graxel

It's like the gravel pattern in Japanese gardens but with pixels.

15 February 2021

Over the course of a two evenings, an idea crossed my mind and had to be built. A mobile pixel editor to doodle and relax. The only originality about it are it’s constraint: black and white only, 21 by 21, and an uneditable pattern of pixel. I introduce to you : Graxel.

The UI is very minimalist: the canvas and 3 actions.

The ‘canvas’ is a SVG, very similar to triangulart. Using SVG makes it easier to edit and get input events from the user. In order to make the editor looks perfect, it scales to the closest ratio where the pixels are a rounded number (not a float). Otherwise some black lines would appear between pixels.

The actions are very basic too:

However let’s have a closer look to the last two actions.

First, the random action. In the original version, it was filling the canvas with random values. It wasn’t groundbreaking. So before releasing the project, this feature needed some work. I wanted to generate something pleasant at every hit. The idea was to fill only a 1/8 of the canvas with random values and repeat it by symmetry to the entire surface. This changes everything. It looks beautiful at every attempts. But why?

From my experience, I think I can explain why on two points:

Steps representing the random workflow

Empty > Fill 1/8 randomly > Clone on all axis

Last, the share feature. Social media integrations have always been a no go for me. It makes the webpage heavier, poor design, user tracking, and not designed for all sharing possibilities. However, a fairly recent API changed everything: it’s the Share API. It fixes all the previously listed problems: no scripts to add, repect user data, design it the way your want, let you share on what the user uses. Sadly, it’s mostly mobile, but it will come to desktop very soon. Providing the ability to share a URL with message directly from a JavaScript call is fantastic. Even better, on some browser (Chrome mobile only, obviously) you can share files. So when the share button is tapped on Chrome Android, the canvas is shared as picture so users can post their canvas directly on social medias or share it on messaging apps. The future is bright.

Also, the canavas data is stored in the URL hash, making it easy to share without the Share API.

Feel free to have a try at graxel. As usual the source code is available on GitHub.

Last note, if you poke the random button too much, it might come alive.

‘‘For the first time, I managed to transform randomness into beauty, at every attempts.’’
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01 January 2021

Last weekend was the perfect time to hack something that bugs me for a while. At home, one of my RaspberryPI is serving all my media via an Apache server. It’s simple and reliable. The main use is to stream content to the Chromecast. The workflow isn’t amazing but suits me:

So far it’s ok, but it gets tricky when it comes to stream an .mkv file because this format isn’t natively supported by Google Chrome. Opening it will start the download instead of showing the video player. In this case, the workflow is to:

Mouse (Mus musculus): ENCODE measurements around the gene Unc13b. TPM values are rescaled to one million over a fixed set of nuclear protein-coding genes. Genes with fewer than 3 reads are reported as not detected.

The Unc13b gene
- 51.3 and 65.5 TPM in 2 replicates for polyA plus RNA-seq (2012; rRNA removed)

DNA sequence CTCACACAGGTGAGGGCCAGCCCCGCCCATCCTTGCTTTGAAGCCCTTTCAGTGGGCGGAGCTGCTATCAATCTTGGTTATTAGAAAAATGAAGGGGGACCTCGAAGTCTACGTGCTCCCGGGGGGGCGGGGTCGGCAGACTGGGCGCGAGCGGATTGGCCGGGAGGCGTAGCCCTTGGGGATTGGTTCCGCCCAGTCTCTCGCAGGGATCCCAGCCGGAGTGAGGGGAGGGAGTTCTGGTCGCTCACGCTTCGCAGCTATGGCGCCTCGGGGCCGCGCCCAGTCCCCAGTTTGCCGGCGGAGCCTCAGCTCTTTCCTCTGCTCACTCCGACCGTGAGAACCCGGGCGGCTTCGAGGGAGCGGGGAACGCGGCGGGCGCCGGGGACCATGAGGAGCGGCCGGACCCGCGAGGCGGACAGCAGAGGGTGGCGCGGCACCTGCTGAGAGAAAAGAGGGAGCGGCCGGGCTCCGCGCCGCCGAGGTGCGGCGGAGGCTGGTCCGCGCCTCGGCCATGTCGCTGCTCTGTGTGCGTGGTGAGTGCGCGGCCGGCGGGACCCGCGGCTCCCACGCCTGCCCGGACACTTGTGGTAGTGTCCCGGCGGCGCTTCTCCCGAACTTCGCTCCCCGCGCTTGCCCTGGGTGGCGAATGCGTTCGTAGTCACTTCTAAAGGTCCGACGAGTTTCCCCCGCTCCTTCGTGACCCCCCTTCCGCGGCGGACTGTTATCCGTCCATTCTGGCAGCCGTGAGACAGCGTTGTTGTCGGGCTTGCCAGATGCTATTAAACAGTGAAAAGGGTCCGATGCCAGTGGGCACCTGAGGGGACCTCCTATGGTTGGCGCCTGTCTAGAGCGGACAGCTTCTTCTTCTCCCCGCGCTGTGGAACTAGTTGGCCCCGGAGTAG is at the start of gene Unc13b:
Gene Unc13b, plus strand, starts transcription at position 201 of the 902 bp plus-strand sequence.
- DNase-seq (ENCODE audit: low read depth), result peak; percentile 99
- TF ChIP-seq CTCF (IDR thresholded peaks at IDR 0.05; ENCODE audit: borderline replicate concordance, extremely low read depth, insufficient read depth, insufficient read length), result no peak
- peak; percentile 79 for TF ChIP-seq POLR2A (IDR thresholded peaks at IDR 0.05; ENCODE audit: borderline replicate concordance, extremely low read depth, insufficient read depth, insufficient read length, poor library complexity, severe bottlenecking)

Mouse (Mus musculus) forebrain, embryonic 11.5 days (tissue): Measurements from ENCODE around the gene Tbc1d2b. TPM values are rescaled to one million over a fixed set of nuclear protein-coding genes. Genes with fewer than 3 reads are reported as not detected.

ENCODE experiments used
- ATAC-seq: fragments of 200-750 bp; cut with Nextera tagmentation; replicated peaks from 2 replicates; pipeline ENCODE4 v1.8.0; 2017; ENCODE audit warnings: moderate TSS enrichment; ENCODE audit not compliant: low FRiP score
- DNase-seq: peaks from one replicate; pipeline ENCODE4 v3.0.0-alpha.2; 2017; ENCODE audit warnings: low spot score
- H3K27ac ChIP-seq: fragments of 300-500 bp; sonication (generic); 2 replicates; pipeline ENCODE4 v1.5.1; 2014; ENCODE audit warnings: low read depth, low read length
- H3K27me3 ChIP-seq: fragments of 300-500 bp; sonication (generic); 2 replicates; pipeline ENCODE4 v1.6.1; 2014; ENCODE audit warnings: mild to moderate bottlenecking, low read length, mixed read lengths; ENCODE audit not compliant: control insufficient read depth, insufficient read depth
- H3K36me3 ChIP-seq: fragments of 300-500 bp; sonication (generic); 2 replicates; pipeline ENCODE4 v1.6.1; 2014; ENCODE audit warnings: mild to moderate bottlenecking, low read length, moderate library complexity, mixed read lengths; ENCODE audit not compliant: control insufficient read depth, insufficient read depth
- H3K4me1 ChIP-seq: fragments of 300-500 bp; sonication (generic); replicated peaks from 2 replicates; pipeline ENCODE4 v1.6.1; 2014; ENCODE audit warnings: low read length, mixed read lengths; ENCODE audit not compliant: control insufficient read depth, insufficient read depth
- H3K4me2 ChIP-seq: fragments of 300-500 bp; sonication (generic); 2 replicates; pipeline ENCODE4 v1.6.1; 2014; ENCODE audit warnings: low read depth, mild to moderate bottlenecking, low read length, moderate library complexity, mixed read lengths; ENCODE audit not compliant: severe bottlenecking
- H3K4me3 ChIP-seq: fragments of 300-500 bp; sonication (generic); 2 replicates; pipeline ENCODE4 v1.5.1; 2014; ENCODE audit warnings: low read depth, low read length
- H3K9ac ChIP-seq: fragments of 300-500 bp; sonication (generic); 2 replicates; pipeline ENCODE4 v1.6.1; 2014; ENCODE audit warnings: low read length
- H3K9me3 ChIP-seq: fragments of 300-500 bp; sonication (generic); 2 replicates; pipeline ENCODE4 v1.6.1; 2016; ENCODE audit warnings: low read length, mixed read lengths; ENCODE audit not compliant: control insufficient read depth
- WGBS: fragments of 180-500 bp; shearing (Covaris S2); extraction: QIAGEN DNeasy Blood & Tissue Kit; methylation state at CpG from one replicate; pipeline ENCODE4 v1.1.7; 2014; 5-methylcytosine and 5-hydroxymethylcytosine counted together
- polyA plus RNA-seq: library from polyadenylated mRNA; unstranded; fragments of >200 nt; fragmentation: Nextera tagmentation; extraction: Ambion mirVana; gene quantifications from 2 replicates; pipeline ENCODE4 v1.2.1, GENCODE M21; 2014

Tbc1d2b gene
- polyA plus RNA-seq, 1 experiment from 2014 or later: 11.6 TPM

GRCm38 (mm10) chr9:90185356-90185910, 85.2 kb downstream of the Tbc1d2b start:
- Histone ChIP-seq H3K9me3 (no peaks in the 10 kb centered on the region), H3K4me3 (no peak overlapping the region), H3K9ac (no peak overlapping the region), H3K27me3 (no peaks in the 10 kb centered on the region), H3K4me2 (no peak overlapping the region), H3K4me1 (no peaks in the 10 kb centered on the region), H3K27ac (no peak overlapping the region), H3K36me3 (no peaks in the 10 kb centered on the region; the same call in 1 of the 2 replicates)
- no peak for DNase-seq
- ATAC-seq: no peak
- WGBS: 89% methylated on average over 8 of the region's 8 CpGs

After writing it down, it doesn’t sound like a big hassle, but damn it’s annoying. Especially if you plan to watch a ton of short videos.

The solution in mind: hack the template engine of Apache that generates the HTML indexes to inject the Cast script.

Screenshot of an Apache index

Apache indexes: look at this beauty

Sounds fairly simple and easy, but after some research it isn’t. The only customisation that Apache allows is adding a style file. Back to square one.

What about a single page app! Let’s imagine, place a HTML file somewhere on your Apache folder. By being served from the same domain, it can make requests to other folders and parse the index.html then recreate the directory navigation. It sounds ideal: a simple html file which does all the magic, and can be placed on any server without touching the Apache config.

Along the way, everything seemed fine. The parsing was simple to do, the style was under my control and the list of files was filtered to show video files only.

Then comes the Chromecast integration. Back in the days (2015, the early days of the Chromecast) my pet projects consisted of adding the Chromecast functionality to my favourite french TV channels, by a simple script injection. So it felt like the Cast part would be a piece of cake. Well…

In the meantime the Cast API has changed. It’s still retro compatible but the place is no longer familiar to my memories. My anger reached the sky when the basic tutorial from the docs wasn’t working on my environment. Alas, my old code from back in the days wasn’t working either. It was clunky, sometimes it was working, sometimes it did not. It’s only after reading the docs again that my attention stopped on:

Warning: Chrome sender apps need to support HTTPS to maintain Cast compatibility, as Chrome is deprecating support for the Presentation API on insecure origins.

Obviously my Apache server isn’t running on HTTPS. My first thought was to abandon here, sadly I’m stubborn as f***. Here are the other directions I tried to run into:

Workflow of the ApacheCast. From the directory browsing generated by page scrapping to the redirection to the cast page to stream videos.

If you want to stream a URL to a Chromecast without hassle: fire a new tab to https://maxwellito.github.io/apachecast/cast.html#[URL_TO_CAST]. There’s just one big button. Once the receiver is selected, the stream starts.

The Apachecast source code is available on GitHub.

So what lessons to get from this: